A colorful backdrop of matsuri (festivals) featuring: night illumination in the form of bright floats, dancing, fireworks, and lanterns is what awaits you if you travel to Japan in the summer. Some of the biggest and best festivals include Awa Odori and Nebuta Matsuri. So what are you waiting for? Put on a yukata (traditional Japanese summer kimono), and head to one of the thousand summer festivals. Where you can find authentic Japanese street food such as taiyaki, okonomiyaki, dango, and kakigori

Traditionally called minazuki, "the month of water," June gets more rainfall than other months as the rainy season sets in. For most people, rain is often a deterrent, but there lies a hidden gem worthy of being seen. If cherry blossoms are the flower of spring, then hydrangeas are the flower of Summer. Here are the top two hydrangea viewing sites for the month of June.

Meigetsuin Temple was founded in 1160 and is the final resting place of Hojo Tokiyori, one of the most powerful men in Kamakura's history. The hydrangeas which call this temple home are incredibly voluminous and bountiful, earning the nickname Hydrangea Temple. Besides hydrangeas, the temple is also famous for its irises in the inner garden. However, this area is kept closed to visitors except in June.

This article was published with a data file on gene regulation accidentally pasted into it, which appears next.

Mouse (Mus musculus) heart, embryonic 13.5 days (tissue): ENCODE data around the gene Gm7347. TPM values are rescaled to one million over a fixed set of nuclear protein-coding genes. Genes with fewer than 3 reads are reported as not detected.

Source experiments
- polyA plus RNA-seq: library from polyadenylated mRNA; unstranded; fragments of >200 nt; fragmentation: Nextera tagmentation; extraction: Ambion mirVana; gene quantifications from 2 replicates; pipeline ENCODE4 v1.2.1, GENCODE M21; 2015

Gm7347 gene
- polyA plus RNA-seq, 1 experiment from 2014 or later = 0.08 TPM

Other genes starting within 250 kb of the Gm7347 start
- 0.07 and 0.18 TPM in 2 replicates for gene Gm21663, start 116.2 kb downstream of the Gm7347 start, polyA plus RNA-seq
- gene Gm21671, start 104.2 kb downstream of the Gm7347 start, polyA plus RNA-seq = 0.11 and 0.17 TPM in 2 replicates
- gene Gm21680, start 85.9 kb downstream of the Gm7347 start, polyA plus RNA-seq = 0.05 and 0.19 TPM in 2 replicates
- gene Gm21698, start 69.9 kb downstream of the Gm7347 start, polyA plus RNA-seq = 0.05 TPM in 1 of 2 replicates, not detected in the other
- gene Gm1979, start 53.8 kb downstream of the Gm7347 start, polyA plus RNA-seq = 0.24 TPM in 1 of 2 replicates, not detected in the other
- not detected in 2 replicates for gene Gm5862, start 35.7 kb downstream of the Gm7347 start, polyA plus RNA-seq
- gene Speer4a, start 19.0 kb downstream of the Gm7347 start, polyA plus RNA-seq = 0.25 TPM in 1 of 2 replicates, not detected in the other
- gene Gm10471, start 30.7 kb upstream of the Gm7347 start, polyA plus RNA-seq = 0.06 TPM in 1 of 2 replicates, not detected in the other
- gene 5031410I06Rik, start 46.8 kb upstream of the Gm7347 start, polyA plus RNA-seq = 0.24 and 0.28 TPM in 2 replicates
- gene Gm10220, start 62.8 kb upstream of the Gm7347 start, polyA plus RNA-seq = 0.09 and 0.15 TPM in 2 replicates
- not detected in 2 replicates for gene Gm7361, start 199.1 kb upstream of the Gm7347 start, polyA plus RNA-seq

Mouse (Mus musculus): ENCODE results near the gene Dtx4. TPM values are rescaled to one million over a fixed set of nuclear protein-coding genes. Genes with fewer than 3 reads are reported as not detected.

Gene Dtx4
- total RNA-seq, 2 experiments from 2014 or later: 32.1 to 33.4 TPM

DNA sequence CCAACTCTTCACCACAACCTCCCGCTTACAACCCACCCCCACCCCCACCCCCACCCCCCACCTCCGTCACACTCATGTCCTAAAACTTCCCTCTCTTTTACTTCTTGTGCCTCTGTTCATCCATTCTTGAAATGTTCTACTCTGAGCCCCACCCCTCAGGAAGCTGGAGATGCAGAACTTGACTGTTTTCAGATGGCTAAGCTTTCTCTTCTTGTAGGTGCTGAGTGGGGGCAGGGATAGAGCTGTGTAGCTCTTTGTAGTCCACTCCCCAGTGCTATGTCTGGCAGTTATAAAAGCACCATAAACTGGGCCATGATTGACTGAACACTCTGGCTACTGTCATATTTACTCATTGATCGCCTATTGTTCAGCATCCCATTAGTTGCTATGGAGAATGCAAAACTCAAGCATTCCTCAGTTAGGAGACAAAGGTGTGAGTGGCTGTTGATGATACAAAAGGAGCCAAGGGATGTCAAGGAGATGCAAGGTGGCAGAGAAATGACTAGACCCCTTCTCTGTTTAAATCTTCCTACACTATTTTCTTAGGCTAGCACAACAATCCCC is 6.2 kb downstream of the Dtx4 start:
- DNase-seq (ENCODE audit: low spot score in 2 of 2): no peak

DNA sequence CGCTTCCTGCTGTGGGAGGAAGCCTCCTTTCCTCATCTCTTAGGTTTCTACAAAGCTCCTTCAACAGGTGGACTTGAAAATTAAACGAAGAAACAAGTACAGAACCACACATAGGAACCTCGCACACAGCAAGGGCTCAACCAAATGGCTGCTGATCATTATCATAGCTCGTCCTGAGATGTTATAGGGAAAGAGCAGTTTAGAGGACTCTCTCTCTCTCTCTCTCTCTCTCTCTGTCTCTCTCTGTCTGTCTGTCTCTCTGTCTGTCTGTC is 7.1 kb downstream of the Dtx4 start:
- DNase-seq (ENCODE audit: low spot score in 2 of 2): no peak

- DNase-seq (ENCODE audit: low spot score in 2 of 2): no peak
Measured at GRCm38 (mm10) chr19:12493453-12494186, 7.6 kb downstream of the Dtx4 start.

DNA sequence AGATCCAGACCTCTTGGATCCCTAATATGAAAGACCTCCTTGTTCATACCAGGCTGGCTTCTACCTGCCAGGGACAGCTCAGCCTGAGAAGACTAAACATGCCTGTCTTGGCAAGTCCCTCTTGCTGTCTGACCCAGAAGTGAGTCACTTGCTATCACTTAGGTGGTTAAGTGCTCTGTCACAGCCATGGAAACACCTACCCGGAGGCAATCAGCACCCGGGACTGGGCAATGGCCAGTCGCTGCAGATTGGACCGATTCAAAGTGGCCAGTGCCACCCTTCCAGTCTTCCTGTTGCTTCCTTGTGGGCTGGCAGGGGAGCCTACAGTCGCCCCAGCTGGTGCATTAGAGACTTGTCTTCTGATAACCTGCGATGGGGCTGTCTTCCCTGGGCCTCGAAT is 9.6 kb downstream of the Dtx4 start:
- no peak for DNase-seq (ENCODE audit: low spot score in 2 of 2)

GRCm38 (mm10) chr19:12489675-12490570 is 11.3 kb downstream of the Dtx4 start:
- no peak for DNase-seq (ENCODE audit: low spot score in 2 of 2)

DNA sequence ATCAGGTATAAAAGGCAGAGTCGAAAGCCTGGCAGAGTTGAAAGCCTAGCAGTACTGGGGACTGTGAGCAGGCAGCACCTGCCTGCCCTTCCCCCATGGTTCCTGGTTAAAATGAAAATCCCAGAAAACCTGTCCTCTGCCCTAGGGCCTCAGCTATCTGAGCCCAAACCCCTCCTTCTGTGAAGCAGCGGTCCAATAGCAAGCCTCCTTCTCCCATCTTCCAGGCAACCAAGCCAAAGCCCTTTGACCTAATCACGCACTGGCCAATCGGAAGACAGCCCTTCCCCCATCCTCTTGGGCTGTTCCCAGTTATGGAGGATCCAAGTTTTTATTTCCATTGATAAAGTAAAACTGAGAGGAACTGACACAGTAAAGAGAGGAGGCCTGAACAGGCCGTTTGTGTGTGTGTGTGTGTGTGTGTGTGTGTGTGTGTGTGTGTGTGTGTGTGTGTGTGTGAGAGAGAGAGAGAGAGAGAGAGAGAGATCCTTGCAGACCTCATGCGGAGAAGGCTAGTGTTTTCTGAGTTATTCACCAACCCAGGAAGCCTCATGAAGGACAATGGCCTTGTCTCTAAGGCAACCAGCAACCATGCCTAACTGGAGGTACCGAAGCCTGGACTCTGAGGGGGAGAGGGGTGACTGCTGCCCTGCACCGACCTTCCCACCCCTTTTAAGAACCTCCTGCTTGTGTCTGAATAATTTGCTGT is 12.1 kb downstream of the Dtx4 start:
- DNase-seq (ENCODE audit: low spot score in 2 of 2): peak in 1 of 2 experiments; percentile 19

Something magical happens when you enter Hattori Hydrangea House. You are no longer on Earth but in a place full of wonder and enchantment. Located on mountainous slopes the garden spreads out across 18,000 square meters. Hattori Hydrangea House boasts over 10,000 hydrangeas of around 250 species. The hydrangeas bloom in a variety of shades of blue, purple, pink, and white, creating a spectacular contrast to the greenery covering the hilly slopes. Walking paths allows visitors to enjoy a 360-degree view of the blossoms.

During your travels, learn how rice, the lifeline of Japan's populace, is farmed. Shiroyone Senmaida is a scenic hillside of tiered rice paddies, situated along the Noto Peninsula. Funny enough, while most people consider rain a negative attribute, it is thanks to Japan’s rainy season that the rice paddies flood creating an infinity pool effect with the sea as the backdrop. So take your time and enjoy the fields from different perspectives. Whether it be walking down to the ocean or through the small paths that wind through the paddies. To see this beautiful site we recommend traveling by car.